Opening the card reveals a 3D image made up of the card’s multiple layers. Made by www.eurekarp.com.
Purchased at the shop at the Egyptian Museum in Turin, Italy. This is an effective way of presenting an Egyptian mummy in a sarcophagus. Made in Germany by L.M. Kartenvertrieb.
Printed in Japan, this 3D lenticular card is of a higher quality than was generally available at the time.
There are two pieces to this card. The coloured image is on the card at the back. In the front, pivoted at the centre, is a clear piece of plastic printed with a series of black lines. As this top piece is rotated the resulting moiré fringes give the appearance of movement. Made by BIZARR verlag and printed in Germany.
The young lady winks as the card is tilted from side to side. Made by J. Arthur Dixon.
Six identical lenticular 3D images can be pushed out from this postcard sized sheet. www.postcard-online.com. Copyright L.M. Krtenvertrieb.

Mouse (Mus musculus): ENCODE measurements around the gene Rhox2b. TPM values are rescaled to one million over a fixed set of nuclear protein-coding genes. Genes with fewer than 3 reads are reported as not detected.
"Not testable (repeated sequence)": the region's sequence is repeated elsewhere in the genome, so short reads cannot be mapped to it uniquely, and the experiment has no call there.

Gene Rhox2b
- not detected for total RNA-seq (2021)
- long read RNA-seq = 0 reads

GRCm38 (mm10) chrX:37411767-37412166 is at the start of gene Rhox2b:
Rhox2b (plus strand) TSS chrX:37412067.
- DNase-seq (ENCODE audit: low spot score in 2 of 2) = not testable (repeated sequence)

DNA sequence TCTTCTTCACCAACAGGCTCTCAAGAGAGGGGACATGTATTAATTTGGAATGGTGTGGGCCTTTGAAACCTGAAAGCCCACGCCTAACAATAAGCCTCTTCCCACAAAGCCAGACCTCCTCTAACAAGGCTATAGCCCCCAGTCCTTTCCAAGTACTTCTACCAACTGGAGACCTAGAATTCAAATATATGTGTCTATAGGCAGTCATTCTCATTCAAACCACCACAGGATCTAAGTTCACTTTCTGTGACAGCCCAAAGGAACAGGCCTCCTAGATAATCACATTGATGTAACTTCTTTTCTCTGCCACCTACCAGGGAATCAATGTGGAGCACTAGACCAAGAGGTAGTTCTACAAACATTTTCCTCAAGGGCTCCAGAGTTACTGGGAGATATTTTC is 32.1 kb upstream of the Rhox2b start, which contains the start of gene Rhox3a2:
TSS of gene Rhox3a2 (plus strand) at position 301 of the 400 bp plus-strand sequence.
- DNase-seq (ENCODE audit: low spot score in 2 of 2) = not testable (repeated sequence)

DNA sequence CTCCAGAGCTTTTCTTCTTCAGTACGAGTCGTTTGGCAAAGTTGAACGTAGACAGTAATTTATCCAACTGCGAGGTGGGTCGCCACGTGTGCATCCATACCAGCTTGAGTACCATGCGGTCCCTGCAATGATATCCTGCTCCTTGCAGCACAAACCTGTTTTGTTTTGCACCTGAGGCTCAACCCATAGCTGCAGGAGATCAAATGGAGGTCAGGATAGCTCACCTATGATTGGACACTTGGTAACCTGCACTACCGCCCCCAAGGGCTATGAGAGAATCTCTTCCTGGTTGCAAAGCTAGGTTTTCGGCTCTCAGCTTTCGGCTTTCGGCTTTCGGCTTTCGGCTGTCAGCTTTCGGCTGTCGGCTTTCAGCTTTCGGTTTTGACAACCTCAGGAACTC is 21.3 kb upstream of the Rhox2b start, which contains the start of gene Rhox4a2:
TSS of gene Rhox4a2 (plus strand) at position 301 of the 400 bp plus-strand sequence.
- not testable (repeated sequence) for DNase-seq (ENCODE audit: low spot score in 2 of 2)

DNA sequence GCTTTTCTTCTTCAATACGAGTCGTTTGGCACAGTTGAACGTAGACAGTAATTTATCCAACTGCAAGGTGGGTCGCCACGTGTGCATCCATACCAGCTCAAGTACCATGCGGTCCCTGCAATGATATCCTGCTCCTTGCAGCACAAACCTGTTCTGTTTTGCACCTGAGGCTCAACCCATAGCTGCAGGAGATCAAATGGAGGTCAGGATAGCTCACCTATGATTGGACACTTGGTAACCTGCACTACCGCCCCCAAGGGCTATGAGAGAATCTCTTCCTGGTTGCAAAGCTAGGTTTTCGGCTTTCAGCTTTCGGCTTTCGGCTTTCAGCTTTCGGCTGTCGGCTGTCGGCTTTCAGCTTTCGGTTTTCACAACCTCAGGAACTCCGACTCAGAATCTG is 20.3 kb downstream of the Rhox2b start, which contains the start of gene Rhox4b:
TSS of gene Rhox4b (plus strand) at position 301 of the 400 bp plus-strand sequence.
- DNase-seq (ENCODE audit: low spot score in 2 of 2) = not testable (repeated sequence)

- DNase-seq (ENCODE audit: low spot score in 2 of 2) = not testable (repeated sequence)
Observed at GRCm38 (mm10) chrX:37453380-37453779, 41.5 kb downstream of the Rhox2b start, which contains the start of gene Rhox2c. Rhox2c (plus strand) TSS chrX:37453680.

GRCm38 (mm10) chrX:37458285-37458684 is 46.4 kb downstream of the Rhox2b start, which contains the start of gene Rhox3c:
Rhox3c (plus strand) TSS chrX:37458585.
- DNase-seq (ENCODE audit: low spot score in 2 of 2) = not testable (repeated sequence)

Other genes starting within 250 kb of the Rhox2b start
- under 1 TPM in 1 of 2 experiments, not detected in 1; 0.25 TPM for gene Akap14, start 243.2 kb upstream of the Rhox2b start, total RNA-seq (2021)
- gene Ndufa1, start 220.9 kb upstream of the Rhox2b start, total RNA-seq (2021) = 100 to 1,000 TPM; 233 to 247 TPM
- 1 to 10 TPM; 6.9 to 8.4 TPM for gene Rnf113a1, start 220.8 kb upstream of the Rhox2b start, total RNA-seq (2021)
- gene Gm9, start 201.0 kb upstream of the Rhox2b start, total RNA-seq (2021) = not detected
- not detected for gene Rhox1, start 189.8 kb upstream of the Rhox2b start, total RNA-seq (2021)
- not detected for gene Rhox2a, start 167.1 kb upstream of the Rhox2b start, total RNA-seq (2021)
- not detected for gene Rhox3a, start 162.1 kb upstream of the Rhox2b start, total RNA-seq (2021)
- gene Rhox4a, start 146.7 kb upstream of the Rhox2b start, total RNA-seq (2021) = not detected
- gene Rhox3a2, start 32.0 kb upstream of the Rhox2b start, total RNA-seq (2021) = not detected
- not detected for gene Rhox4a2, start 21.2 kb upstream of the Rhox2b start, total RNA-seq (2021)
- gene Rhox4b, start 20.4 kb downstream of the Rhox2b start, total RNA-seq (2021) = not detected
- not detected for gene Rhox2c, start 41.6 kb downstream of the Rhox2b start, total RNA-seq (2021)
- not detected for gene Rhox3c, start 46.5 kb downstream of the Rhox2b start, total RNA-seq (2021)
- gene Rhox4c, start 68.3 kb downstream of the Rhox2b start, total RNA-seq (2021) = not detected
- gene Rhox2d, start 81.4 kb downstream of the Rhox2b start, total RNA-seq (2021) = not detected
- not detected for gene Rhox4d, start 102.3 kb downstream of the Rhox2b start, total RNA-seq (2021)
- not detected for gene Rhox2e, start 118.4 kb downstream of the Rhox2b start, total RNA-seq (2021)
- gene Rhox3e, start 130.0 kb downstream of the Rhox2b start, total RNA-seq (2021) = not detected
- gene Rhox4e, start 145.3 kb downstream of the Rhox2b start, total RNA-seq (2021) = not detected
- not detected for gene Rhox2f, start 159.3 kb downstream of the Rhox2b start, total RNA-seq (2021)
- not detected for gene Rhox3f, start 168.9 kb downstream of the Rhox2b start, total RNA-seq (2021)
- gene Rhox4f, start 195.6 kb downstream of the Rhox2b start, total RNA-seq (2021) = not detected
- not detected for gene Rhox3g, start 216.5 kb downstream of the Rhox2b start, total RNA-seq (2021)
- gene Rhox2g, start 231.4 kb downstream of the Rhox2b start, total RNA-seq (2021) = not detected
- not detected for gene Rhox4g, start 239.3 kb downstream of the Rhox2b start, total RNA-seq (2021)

Viewing stereo photographs was hugely popular just before and just after the turn of the 20th century. These cards were made for an international market, judging from the use of six languages on the reverse of the cards. In total there are 66 photograph pairs relating to Italy. These stereo pairs can be viewed in the Underwood & Underwood stereo viewer, Ref. no. N1101. These were a gift to John and Anne Davenport from Harry Carson (real name Pat Swain) who lived in Norwich.
The clever design allows it to be folded flat and sent through the post as a postcard.
The subject matter is mainly puzzles, optical illusions or magic. Two illustrative pages are shown, along with the album itself.